Now, I’m not sure that Don left because of Shooter because I think once Shooter rose to power Don was already gone. But I’d have to check that.

Jim:                 We should probably move on and talk about your Comics and Context column. Is there anybody else you just want to fairly quickly say people should be invested?… I agree with Steve Gerber completely.

Sanderson:     Well, in one of my talks with you guys before we did the podcast, one of you mentioned Archie Goodwin as an editor. Also was a writer, because he was a consummate craftsman as a writer, and he was beloved as an editor. He was behind the Epic line, which of course, Marvel has no equivalent of now. He was doing a lot of experimenting in new directions and giving creators room to experiment.

And when he went to DC, I remember him telling me that he thought that the secret of being a good editor was to pick the right people. and then let them do what they want. Trust them… I think maybe because Archie was never a writer who did… Yeah. Well, Manhunter, the work he did with Walt Simonson, at the start of Walt’s career, is this enduring gem. But for the most popular books that Archie wrote aren’t like major collectors’ items now. And so, I don’t think younger generations really know about him or appreciate him as much as they should.

Jim:                 Yeah, I agree. The works he did at Warren in the late ’60s when he brought in people like Steve Ditko… Gave him some of the best works Ditko ever did.

Sanderson:     And you see, at the time I didn’t even know about that. Those are all the books that I’ve read only when I started visiting the Columbia Library’s comics collection… Oh, and also, he wrote the Star Wars comic strip and comic strips of Secret Agent Corrigan with Al Williamson doing the art for both. Those are really good. I’ve read those at the Columbia Library as well.

Jim:                 Let’s talk about Comics and Context. You started that in 2003?

Sanderson:     That sounds about right. I did it for about five years.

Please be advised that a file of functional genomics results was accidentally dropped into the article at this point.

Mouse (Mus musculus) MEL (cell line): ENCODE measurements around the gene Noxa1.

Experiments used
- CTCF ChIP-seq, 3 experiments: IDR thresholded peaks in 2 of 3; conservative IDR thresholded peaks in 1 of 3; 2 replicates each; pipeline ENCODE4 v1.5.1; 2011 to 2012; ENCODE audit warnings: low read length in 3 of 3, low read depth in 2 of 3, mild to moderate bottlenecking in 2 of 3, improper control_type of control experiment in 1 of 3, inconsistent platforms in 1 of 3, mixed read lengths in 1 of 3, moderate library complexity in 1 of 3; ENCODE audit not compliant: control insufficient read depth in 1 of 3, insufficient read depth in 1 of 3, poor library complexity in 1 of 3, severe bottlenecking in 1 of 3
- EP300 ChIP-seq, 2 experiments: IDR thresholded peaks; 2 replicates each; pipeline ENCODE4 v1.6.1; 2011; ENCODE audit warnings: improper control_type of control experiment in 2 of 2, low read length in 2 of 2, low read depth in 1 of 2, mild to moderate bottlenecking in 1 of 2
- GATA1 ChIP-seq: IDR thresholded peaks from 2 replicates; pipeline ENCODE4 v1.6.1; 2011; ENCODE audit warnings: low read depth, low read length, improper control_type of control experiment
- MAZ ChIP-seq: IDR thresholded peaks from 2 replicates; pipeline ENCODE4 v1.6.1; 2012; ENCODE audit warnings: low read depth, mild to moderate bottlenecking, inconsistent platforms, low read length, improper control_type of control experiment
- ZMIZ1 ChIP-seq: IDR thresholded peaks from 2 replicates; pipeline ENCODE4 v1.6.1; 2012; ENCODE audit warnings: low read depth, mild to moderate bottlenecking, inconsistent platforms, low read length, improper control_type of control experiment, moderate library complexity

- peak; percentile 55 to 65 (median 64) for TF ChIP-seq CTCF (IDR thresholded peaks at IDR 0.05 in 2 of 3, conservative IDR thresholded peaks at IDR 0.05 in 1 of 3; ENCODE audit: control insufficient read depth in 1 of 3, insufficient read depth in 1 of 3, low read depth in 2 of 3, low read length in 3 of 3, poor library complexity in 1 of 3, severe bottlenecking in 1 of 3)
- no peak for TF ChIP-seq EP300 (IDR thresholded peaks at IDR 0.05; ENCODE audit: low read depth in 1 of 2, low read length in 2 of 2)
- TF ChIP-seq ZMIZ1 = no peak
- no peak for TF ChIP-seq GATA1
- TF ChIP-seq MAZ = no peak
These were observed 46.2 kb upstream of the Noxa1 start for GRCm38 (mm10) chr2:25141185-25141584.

Jim:                 You talk about Dark Shadows, and your love for Dark Shadows, and then Top Cat, and then comics, and… Just everywhere.

Sanderson:     Well, I have no problem dealing with animation because, for my money, comics and animation are closely related art forms. You’ll notice if you follow my Facebook page that every day, I do anniversaries and birthdays for major people in both comics, and in animation. As well as other related fields, like I’ll do New Yorker cartoonists, for example. Last week, I did Leonardo DaVinci because he did caricatures. He’s another one of the fathers of cartoon art.

Dark Shadows, which I really love… Sometimes, I would give myself leeway to do something that’s in fantasy or science fiction, even though it wasn’t comics. Maybe if I had the blog to do over, again… Well, I enjoy writing about this stuff. The thing is that I was doing it for no money, and it took a long time to do these columns because it always turned into like 10 pages typewritten. Well, not only do I keep being told nowadays that blogs are dead, but even back then I was being told that people will only read short entries in blogs.

I have no idea how many people used to read Comics and Context, so I’m always grateful when I find somebody who did. I’d like to do something like this again, but I’ll have two problems with me.

[00:25:00]

One is my recent health problems, that three years ago I fell outside the Columbia Library. I had fractured my hip, and when I was in the hospital for five months, they discovered that I had kidney disease. And so, my health has not been that good that that’s sort of varies my energy level. Today I’m feeling energetic because I’m talking to you guys. I like to get my energy level up to the point where I could do writing every week because I want to spend my senior years leaving a body of work, at least do one more book on my own. Which is this bios thing that’s titled Various Great Comics of the Past, and Comics Creators.

And the other problem is that it’s hard for me to justify doing stuff for free anymore.

Jim:                 So, when you say no money, you mean literally no money?

Sanderson:     No, I’m now past my retirement age, and it’d be nice to have a source of income. Really after spending in my lifetime studying, criticizing, writing, comics histories, I really wish… When people tell me that the comics business is booming, or that comics are taken more seriously than ever by the mainstream, I keep thinking that if it was really that good, I’d get offers of work. I’d have friends who’d get offers of work. But I’m still looking out for the opportunity to do something more with comics, to do another book, to do another blog, but I… Yeah, if it was going to be another blog, I’d want it to be hosted somewhere where people go and actually see it because I don’t think most people were even aware of Comics and Context at the time.